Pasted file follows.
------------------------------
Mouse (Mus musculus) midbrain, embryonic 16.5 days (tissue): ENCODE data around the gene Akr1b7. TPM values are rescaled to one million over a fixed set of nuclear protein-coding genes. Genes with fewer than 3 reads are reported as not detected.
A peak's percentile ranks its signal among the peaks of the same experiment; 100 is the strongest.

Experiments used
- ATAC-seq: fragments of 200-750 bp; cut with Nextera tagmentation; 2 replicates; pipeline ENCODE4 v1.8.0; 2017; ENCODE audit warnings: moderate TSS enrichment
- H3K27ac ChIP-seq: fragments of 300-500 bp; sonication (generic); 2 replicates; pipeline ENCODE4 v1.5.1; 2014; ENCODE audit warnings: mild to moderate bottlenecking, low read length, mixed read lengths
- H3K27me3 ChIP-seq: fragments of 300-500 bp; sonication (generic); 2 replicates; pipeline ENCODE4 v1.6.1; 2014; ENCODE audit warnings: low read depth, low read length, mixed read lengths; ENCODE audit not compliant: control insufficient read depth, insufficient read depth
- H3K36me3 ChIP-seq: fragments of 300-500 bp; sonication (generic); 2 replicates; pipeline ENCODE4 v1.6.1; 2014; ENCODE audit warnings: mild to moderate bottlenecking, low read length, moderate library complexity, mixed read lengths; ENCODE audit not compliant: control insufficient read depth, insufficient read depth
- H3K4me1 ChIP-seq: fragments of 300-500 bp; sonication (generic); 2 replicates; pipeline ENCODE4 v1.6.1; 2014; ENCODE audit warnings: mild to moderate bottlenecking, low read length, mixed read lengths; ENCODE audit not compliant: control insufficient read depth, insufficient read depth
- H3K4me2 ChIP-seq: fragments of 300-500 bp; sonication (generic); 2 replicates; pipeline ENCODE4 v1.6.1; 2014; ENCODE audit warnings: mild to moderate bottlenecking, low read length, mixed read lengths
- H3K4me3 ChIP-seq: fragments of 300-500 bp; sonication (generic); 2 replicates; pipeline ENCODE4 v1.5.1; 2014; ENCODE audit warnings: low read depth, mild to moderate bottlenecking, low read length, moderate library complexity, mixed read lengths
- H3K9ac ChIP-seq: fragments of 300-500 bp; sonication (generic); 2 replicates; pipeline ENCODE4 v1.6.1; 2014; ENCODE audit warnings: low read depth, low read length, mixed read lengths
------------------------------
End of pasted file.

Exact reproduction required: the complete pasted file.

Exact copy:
Mouse (Mus musculus) midbrain, embryonic 16.5 days (tissue): ENCODE data around the gene Akr1b7. TPM values are rescaled to one million over a fixed set of nuclear protein-coding genes. Genes with fewer than 3 reads are reported as not detected.
A peak's percentile ranks its signal among the peaks of the same experiment; 100 is the strongest.

Experiments used
- ATAC-seq: fragments of 200-750 bp; cut with Nextera tagmentation; 2 replicates; pipeline ENCODE4 v1.8.0; 2017; ENCODE audit warnings: moderate TSS enrichment
- H3K27ac ChIP-seq: fragments of 300-500 bp; sonication (generic); 2 replicates; pipeline ENCODE4 v1.5.1; 2014; ENCODE audit warnings: mild to moderate bottlenecking, low read length, mixed read lengths
- H3K27me3 ChIP-seq: fragments of 300-500 bp; sonication (generic); 2 replicates; pipeline ENCODE4 v1.6.1; 2014; ENCODE audit warnings: low read depth, low read length, mixed read lengths; ENCODE audit not compliant: control insufficient read depth, insufficient read depth
- H3K36me3 ChIP-seq: fragments of 300-500 bp; sonication (generic); 2 replicates; pipeline ENCODE4 v1.6.1; 2014; ENCODE audit warnings: mild to moderate bottlenecking, low read length, moderate library complexity, mixed read lengths; ENCODE audit not compliant: control insufficient read depth, insufficient read depth
- H3K4me1 ChIP-seq: fragments of 300-500 bp; sonication (generic); 2 replicates; pipeline ENCODE4 v1.6.1; 2014; ENCODE audit warnings: mild to moderate bottlenecking, low read length, mixed read lengths; ENCODE audit not compliant: control insufficient read depth, insufficient read depth
- H3K4me2 ChIP-seq: fragments of 300-500 bp; sonication (generic); 2 replicates; pipeline ENCODE4 v1.6.1; 2014; ENCODE audit warnings: mild to moderate bottlenecking, low read length, mixed read lengths
- H3K4me3 ChIP-seq: fragments of 300-500 bp; sonication (generic); 2 replicates; pipeline ENCODE4 v1.5.1; 2014; ENCODE audit warnings: low read depth, mild to moderate bottlenecking, low read length, moderate library complexity, mixed read lengths
- H3K9ac ChIP-seq: fragments of 300-500 bp; sonication (generic); 2 replicates; pipeline ENCODE4 v1.6.1; 2014; ENCODE audit warnings: low read depth, low read length, mixed read lengths